The business of pot

When I was in high school and college in the 1970s, marijuana was (a) illegal and (b) plentiful. I may or may not have inhaled, but people I knew were certainly growing, drying, selling and buying dope at the time. From a public health standpoint, marijuana is more benign than alcohol and tobacco.

I’m happy to see the cannabis industry taxed. Cannabis, while organic, isn’t exactly health food and certainly isn’t the staff of life. But from an economic standpoint, legalization is a win, win, win.

“Companies that grow, manufacture, and sell their own cannabis products can fold more expenses into the “cost of goods sold,” the only allowable deduction under the current tax code. But they still often struggle, said Tracy LeMaire, co-founder of TAC CPAs, an accounting firm that works with cannabis businesses.

“The top five multi-state operators nationwide paid a combined $2 billion in taxes between 2020 and 2023. But under the coming tax changes, they would probably only have to pay one-tenth of that, about $280 million, according to a study from FTI Consulting, a management consulting firm.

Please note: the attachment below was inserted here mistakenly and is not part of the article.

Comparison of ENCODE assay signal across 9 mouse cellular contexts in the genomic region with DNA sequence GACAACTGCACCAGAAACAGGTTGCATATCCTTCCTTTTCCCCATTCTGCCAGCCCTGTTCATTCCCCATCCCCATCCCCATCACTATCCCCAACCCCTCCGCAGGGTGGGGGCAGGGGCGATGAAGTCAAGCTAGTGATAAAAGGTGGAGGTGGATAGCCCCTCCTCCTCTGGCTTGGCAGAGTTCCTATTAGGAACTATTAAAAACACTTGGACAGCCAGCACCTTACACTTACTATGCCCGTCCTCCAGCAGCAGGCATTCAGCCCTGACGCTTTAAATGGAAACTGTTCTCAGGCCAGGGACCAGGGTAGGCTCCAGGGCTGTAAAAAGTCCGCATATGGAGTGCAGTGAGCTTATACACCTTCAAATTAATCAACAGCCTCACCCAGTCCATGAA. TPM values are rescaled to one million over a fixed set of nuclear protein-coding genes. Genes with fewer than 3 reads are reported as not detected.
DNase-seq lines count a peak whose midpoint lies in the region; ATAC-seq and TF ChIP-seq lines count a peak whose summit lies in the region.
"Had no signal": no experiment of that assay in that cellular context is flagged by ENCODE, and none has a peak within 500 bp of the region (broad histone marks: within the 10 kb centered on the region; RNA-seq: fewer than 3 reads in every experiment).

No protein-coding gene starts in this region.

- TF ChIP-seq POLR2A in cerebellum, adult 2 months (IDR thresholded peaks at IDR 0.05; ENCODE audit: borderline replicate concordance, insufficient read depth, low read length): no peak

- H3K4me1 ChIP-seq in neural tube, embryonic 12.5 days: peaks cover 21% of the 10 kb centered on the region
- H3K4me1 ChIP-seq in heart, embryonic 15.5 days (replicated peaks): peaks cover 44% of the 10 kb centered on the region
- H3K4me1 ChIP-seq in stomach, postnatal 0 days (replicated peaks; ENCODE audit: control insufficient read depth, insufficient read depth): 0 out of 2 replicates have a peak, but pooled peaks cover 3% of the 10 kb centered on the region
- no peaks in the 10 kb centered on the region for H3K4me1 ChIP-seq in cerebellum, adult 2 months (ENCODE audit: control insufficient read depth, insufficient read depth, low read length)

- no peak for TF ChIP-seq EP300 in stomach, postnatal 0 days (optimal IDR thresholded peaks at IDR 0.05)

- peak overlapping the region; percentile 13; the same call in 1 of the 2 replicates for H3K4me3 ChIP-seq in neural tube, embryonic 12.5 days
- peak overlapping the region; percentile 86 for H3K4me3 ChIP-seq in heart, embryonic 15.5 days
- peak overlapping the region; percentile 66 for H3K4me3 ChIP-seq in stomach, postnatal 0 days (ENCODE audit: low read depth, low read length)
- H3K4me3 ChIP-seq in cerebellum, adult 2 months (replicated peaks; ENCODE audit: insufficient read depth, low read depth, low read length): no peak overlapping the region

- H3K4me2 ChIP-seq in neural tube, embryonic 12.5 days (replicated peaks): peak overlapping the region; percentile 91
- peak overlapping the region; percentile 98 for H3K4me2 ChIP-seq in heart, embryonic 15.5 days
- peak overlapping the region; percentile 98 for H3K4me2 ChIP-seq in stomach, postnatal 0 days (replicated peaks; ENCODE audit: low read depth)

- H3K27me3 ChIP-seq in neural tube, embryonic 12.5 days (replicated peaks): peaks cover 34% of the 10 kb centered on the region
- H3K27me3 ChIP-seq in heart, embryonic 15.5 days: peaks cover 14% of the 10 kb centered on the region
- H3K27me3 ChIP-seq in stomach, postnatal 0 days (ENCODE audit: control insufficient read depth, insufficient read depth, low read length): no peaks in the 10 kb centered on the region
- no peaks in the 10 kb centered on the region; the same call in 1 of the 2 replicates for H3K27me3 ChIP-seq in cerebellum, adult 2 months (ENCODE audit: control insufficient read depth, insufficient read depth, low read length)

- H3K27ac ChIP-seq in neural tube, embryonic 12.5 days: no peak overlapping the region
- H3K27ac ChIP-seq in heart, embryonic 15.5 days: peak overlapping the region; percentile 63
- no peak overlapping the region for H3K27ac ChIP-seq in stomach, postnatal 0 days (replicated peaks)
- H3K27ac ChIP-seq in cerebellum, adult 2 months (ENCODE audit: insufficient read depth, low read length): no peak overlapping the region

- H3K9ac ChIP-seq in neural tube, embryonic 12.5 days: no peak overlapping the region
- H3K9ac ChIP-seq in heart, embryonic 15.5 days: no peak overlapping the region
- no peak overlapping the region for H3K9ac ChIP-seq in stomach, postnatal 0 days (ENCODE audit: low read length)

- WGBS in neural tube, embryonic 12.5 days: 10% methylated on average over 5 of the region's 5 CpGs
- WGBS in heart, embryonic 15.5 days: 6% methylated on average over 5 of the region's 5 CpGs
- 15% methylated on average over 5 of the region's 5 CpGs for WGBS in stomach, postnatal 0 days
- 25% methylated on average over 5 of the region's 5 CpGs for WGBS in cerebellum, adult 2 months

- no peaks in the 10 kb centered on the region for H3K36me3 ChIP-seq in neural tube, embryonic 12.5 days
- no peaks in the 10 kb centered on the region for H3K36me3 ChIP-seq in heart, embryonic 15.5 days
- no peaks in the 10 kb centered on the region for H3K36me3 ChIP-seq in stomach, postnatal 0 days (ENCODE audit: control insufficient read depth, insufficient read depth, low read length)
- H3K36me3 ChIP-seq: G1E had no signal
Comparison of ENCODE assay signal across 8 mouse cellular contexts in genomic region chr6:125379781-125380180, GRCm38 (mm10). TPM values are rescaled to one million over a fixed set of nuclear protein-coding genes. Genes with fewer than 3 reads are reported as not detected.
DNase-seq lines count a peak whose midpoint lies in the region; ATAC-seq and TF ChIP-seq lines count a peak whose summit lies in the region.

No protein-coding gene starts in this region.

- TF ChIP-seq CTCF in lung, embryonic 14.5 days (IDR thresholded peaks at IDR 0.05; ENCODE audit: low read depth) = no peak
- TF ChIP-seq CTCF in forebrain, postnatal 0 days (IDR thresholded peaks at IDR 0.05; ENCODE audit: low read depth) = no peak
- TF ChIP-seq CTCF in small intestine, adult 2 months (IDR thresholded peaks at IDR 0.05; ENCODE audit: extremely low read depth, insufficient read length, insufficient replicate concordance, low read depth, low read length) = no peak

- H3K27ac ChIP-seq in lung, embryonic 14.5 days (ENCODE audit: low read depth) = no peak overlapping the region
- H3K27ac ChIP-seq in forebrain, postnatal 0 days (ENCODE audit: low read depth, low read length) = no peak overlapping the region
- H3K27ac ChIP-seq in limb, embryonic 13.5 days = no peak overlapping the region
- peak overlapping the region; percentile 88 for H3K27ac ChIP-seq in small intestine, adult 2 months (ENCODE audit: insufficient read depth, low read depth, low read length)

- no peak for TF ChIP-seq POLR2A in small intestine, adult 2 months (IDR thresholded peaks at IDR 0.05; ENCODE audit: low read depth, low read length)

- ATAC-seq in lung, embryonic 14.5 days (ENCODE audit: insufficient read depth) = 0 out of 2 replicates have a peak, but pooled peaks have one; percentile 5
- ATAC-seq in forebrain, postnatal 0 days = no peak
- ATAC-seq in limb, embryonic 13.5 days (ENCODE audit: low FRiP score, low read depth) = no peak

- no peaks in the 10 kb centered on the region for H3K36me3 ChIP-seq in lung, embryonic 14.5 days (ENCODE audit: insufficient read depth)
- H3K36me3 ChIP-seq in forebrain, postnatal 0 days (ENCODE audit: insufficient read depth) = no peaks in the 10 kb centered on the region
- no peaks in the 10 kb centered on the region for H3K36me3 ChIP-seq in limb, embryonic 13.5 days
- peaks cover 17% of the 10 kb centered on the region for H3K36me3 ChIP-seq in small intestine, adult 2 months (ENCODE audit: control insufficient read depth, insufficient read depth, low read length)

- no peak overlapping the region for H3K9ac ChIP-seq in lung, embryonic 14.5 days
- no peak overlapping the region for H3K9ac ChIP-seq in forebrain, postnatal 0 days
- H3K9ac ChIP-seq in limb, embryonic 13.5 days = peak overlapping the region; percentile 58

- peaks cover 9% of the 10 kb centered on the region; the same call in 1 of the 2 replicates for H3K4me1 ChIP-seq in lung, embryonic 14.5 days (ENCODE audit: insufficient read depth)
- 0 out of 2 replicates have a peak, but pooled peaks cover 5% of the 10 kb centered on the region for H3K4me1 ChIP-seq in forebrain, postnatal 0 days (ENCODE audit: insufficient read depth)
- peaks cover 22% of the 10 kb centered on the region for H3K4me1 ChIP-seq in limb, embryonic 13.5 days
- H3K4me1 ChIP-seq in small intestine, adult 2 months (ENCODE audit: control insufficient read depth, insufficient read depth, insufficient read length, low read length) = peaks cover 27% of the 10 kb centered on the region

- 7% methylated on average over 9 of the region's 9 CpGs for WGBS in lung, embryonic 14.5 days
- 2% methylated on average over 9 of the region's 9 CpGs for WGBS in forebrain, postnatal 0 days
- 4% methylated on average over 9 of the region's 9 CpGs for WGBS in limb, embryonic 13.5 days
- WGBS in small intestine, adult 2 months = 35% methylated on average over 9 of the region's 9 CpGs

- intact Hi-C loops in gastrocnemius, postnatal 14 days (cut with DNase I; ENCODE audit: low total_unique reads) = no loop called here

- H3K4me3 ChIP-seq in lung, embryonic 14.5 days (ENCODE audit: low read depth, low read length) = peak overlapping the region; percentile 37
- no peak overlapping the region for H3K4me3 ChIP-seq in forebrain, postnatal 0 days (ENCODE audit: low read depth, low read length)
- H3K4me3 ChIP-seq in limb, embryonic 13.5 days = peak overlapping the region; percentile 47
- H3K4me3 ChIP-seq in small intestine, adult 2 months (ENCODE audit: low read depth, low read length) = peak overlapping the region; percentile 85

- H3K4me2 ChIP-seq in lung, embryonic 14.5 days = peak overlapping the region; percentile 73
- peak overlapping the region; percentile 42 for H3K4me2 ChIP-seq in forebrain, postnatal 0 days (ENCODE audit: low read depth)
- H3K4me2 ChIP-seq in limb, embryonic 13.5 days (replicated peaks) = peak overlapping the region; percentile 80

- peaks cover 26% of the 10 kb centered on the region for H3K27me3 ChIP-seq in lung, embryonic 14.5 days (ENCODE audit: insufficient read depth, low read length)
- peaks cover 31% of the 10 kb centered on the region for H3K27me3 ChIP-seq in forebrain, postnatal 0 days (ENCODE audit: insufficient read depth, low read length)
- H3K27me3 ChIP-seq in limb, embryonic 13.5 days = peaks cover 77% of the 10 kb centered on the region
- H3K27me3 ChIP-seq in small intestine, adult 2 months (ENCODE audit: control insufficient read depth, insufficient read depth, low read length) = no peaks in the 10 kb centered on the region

“Cannabis is a state-legal business,” LeMaire said. “Why should they have to pay more taxes than the corner store?”

“David Goubert, chief executive of Ayr Wellness, which sells cannabis products in six states including Massachusetts, said his business contributes $50 million to taxes annually across the country. An end to the current stringent tax regulations would bring leeway and allow the company to hire more people, Goubert said.”

The business of pot